Browsing named entities in The Daily Dispatch: November 18, 1861., [Electronic resource]. You can also browse the collection for Winfield Scott or search for Winfield Scott in all documents.

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ition of the staff of the General in Chief, and the location of the various ces for the transaction of the business of the army. The headquarters of the army, temporarily superintended by Colonel Cothurn, of the General's staff, will be at General Scott's old quarters, on Seventeenth street, opposite the War Department. General Williams, Assistant Adjutant General, has removed his office from the corner of Pennsylvania avenue and Nineteenth street, to the new Headquarters of the Army of the used as a transport, came up past the rebel batteries without difficulty, and last night left the Navy- yard on her return. Headquarters removed. The headquarters of the army is to be transferred from the building formerly occurred by Gen. Scott to apartments in the War Department building. As Commodore Wilkes and family are about returning and require their residence, the headquarters of the Department of the Potomac will be removed to the corner of Pennsylvania avenue and Madison Pl
Gen. Scott in New York. The New York Times, of the 9th instant, contains a long account of the complimentary visit from a committee appointed by the Chamber of inted by the Chamber of Commerce to present their resolutions of respect to General Scott met yesterday at 9 ½ o'clock, at the Brevoort House, and paid their respect of prosperity and glory which has never before been attained. Speech of Gen. Scott. Mr. President, and Gentlemen of the Chamber of Commerce: Sweet is the lae then presented to the General, and retired. Letter from Gov. Morgan to Gen. Scott. The following letter from Gov. Morgan was received by Lieut. Gen. Scott Lieut. Gen. Scott yesterday: State of New York, Ex. Department. Albany, Nov. 2, 1861. General: It is with deep sorrow that I learn this morning, through the public press, fe wholly spent in the country's service. (Signed,) E. D. Morgan. Lieut. Gen. Winfield Scott, New York City. I am, dear General, with great respect, your obedient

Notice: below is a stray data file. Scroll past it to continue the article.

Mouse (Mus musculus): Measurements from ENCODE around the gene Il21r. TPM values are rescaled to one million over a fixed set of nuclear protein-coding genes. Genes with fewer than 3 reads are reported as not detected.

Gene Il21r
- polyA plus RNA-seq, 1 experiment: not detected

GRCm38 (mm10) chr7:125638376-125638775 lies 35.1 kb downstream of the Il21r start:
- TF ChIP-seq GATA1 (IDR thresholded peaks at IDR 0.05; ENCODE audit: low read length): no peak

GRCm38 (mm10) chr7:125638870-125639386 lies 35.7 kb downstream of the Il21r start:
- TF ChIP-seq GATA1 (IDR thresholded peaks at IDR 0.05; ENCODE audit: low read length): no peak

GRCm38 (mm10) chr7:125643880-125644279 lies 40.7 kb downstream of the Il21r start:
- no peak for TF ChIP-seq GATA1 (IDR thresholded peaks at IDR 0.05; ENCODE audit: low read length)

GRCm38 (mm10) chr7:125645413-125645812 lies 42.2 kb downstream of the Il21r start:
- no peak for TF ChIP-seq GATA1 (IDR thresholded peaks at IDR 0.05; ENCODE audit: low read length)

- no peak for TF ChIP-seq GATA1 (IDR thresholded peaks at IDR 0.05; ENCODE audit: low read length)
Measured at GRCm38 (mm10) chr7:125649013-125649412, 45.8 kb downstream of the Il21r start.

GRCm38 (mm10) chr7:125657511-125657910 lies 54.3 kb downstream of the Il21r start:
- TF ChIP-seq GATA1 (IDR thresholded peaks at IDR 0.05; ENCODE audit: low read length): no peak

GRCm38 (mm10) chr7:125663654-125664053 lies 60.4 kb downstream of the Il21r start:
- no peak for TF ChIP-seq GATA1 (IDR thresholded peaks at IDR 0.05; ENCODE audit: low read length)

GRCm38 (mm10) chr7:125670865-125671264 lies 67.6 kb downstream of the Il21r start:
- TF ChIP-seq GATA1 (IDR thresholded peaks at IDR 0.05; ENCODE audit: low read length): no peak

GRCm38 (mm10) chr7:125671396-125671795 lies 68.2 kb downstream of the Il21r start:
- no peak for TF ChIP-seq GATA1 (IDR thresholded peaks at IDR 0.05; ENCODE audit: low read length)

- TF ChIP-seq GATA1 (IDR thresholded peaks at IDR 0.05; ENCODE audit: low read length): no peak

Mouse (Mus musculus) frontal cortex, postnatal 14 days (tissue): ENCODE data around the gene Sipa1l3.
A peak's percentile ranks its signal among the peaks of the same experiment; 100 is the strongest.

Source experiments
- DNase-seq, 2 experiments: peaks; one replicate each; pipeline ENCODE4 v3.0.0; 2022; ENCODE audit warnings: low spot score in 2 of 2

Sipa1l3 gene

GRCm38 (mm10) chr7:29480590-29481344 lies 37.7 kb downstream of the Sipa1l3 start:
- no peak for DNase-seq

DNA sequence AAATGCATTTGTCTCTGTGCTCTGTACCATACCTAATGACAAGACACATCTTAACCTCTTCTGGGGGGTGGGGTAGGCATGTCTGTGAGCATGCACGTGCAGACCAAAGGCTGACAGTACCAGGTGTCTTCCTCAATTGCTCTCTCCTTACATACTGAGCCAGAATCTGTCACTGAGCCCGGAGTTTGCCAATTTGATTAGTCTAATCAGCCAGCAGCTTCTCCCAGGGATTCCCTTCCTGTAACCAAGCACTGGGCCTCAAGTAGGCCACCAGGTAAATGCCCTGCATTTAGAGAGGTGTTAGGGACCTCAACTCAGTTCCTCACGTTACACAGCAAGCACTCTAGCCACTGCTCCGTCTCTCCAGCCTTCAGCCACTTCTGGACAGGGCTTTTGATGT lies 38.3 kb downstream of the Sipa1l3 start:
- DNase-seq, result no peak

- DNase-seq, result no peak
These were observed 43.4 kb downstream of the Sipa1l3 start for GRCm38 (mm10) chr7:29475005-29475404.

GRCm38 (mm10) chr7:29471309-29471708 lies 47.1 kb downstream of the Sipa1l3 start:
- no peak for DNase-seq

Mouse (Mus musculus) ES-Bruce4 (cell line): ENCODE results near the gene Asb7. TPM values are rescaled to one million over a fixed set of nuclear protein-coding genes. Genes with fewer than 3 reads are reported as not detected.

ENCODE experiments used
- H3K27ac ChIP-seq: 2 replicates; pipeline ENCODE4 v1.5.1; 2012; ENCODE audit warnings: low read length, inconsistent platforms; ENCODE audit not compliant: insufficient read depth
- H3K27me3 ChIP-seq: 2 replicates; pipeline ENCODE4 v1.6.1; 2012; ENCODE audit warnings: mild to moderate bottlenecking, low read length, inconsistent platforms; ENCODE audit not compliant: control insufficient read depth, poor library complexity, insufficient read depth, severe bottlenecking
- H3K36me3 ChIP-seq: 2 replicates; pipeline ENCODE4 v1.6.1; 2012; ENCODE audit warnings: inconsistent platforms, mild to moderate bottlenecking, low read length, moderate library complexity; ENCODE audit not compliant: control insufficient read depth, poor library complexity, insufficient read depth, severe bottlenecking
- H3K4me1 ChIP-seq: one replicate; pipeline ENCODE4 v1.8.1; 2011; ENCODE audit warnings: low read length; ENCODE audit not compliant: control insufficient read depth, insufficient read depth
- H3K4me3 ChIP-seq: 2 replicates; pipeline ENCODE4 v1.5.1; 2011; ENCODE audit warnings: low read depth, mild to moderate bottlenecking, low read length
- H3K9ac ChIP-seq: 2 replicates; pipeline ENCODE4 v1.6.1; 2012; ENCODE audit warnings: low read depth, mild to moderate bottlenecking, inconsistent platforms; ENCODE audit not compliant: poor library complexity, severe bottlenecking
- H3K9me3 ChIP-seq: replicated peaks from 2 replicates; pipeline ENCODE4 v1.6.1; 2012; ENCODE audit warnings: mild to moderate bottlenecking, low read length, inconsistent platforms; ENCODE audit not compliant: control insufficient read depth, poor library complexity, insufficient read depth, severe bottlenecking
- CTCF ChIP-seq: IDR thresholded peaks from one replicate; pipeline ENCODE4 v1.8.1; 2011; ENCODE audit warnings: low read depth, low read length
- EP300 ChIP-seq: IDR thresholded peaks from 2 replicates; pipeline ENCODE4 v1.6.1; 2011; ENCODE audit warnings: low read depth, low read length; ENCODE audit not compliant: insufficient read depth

The Daily Dispatch: November 18, 1861., [Electronic resource], The great naval expedition — from Fortress Monroe and Hatteras Inlet. (search)
the appointment of representatives to fill vacancies in the Legislature for the counties identified with the Wheeling treason, was laid on the table. Mr. Mallory, of Brunswick, offered a resolution to adjourn sinc die on Thursday next, and Mr. Scott, of Fauquier, proposed as a substitute "That the present Constitution of this Commonwealth ought to be amended, and it is expedient that this Convention should submit amendments thereto for the ratification or the rejection of the people." Some debate ensued, in which the disposition of members to make long-winded speeches was freely commented on, when the previous question was called, and Mr. Scott's substitute adopted by a vote of 55 to 26. The Governor communicated the resignation of John Echols, the member from Monroe, now serving in the army, and called attention to the additional fact of a vacancy in the Provisional Congress, in consequence of the acceptance of a foreign mission by Mr. James M. Mason. Mr. Macfarland s